Unlocking the Potential of 3D Printing with HP’s Applications Approach

By on July 24th, 2023 in news, Usage

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Workers producing dental aligners at SmileHouse [Source: SmileDirectClub]

HP has been quite busy developing applications for their 3D print technology, a different strategy than most manufacturers.

The typical approach is to build a 3D printer and associated hardware & materials to the best of the company’s ability and then hope the specifications and pricing attract buyers. That approach works if the client base has some knowledge of the tech.

Consider the automobile world: everyone understands dimensions, speeds, efficiency ratings, etc., and thus it is easy to compare options and make a selection when one requires a new automobile.

However, it’s a bit different in the 3D print world. Not everyone knows about the technology, and there are plenty of areas where it isn’t even used at all.

Some industries not only are less aware of the technology; instead they have no concept of how it could possibly be used in their space.

That’s where HP’s long term growth strategy comes in. The company years ago realized that an innovative way to generate sales would be to “invent” entirely new applications of the technology for their products.

They spent considerable resources sorting through many potential applications, seeking ones that could scale up — and therefore sell more equipment and materials. Certain applications were selected and HP would work directly with those industries to introduce the concept and jointly develop the applications.

We’ve seen this happen several times recently, but HP has provided Fabbaloo with a list of even more projects using this approach. Let’s take a look at them.

Digital Orthoses

Custom 3D printed orthotic using HP technology [Source: Arize]

One of the applications is custom orthotics. The idea here is to 3D scan the patients’ feet and then computationally generate a custom 3D model for the orthotic device. It’s then 3D printed on HP equipment and shipped to the customer.

Arize uses this approach to create a kind of “drop in” solution for this process. They link all the elements together and provide them to orthotic practitioners that would otherwise not have a hope of figuring out how to put all the pieces together themselves.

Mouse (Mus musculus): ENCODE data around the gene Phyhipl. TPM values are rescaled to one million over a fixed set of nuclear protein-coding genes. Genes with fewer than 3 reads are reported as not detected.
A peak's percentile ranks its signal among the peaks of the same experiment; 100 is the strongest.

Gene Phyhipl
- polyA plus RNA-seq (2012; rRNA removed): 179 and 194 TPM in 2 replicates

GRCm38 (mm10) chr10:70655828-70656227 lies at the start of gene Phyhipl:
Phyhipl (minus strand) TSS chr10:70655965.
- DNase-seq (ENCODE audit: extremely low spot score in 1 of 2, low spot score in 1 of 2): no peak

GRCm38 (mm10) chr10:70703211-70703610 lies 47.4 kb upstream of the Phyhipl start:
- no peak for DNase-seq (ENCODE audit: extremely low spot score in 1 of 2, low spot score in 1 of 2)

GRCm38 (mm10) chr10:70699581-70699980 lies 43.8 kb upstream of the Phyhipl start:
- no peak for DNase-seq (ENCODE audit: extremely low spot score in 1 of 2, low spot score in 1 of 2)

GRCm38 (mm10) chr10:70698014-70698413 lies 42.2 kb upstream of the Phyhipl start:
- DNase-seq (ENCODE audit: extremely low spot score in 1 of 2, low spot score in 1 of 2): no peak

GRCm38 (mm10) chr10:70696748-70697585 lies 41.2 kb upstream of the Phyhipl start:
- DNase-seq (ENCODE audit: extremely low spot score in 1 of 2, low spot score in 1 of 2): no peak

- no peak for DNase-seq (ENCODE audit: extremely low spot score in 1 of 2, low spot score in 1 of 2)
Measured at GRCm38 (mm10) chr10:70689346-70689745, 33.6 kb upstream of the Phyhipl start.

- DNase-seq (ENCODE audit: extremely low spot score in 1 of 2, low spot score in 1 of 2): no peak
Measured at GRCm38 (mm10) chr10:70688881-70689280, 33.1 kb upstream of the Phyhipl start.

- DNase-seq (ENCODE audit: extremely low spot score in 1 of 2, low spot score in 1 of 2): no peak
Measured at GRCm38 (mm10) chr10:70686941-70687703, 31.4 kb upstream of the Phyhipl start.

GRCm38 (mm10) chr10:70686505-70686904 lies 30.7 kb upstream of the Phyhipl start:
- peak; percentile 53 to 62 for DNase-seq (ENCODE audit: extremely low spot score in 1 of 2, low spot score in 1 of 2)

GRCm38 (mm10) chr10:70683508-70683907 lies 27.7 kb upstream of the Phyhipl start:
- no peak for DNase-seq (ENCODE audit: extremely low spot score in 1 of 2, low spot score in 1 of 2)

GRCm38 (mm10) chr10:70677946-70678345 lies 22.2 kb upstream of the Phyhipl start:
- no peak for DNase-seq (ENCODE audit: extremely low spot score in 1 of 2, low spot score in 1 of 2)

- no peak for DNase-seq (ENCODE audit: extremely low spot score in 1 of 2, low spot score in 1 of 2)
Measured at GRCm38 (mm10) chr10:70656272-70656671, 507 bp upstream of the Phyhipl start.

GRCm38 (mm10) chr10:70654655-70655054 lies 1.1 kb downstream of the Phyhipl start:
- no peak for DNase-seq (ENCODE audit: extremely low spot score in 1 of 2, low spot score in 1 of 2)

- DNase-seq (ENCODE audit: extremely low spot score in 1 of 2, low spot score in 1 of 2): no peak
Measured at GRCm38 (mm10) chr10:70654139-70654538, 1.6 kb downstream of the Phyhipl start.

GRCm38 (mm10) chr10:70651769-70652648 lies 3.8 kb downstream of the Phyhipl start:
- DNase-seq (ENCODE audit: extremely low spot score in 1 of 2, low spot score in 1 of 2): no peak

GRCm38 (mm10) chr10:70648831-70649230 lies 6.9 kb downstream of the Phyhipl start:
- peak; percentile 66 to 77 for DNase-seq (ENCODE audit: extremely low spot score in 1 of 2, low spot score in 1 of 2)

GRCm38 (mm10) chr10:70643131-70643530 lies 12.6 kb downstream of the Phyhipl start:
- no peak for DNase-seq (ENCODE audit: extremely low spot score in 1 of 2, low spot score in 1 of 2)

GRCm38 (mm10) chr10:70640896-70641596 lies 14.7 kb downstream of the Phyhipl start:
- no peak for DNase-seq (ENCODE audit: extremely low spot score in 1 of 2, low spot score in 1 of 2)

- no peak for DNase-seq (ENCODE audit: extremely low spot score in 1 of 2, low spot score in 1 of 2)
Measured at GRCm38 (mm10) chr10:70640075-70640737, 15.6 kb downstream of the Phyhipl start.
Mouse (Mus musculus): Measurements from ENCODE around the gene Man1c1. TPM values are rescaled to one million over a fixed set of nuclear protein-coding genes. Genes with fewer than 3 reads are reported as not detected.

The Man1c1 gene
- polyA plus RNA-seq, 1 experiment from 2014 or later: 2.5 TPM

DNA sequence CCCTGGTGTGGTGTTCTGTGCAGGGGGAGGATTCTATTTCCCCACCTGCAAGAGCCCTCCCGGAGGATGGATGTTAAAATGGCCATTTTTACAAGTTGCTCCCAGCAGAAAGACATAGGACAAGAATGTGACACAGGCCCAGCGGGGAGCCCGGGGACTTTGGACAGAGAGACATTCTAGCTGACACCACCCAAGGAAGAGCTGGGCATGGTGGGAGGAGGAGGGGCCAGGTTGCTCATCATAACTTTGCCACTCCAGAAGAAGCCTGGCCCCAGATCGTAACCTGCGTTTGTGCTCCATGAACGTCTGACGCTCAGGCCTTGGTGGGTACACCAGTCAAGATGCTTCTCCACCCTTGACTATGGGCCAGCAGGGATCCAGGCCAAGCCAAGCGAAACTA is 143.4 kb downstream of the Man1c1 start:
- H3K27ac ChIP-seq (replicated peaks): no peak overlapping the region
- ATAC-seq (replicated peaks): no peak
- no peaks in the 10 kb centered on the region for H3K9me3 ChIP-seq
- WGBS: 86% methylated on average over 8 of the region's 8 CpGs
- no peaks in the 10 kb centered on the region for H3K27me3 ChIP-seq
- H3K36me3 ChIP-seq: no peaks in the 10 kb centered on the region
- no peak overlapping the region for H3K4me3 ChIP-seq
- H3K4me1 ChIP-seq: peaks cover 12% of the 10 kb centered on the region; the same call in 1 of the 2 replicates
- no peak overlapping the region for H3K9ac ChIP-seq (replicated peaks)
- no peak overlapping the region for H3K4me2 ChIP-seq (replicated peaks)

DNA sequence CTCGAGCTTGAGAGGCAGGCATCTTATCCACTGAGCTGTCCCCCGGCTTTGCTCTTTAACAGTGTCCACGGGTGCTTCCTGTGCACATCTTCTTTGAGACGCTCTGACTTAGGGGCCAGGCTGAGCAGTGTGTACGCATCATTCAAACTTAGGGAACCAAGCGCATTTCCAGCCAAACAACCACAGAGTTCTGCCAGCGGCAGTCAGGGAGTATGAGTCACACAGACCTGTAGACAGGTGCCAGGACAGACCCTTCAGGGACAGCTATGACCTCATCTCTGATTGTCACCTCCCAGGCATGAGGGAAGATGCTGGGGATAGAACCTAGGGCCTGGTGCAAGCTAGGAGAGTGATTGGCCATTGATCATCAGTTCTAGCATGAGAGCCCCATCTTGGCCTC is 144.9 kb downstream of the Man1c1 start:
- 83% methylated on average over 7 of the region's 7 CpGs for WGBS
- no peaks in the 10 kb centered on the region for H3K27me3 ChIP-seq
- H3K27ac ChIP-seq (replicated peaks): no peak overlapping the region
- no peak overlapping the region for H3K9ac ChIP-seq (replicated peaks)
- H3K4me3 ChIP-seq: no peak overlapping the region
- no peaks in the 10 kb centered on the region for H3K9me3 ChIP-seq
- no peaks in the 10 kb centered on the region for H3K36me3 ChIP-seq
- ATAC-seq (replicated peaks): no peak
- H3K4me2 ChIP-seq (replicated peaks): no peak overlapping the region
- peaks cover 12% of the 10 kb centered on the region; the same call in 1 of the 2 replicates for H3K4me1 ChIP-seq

Surgical Solutions

HP worked with Mighty Oak Medical to implement on on-site 24/7 facility to produce surgical models for complex spinal fusion surgery. These surgeries can be quite risky, and require considerable planning. This requires the use of precise surgical models that can be produced using the HP system. This video explains how it works:

Dental Aligners

HP developed systems to produce dental aligners at scale using their equipment. There are at least two major companies using the solution to produce custom products for patients: SmileDirectClub and ULAB Systems.

SmileDirectClub apparently produced 7M dental aligners in 2020 at their “SmileHouse” facility, which includes more than 60 HP 3D printers. They say this is one of the “largest 3D printing facilities in the world.”

This video explains how the partnership works:

What does all this mean? To me it says that HP’s approach is valid, and has significantly expanded the use of 3D printing in industry. By working directly with industries to develop new kinds of applications, they’ve opened up new possibilities that would never have been considered otherwise.

Via HP, Arize, SmileDirect Club and ULAB

By Kerry Stevenson

Kerry Stevenson, aka "General Fabb" has written over 8,000 stories on 3D printing at Fabbaloo since he launched the venture in 2007, with an intention to promote and grow the incredible technology of 3D printing across the world. So far, it seems to be working!

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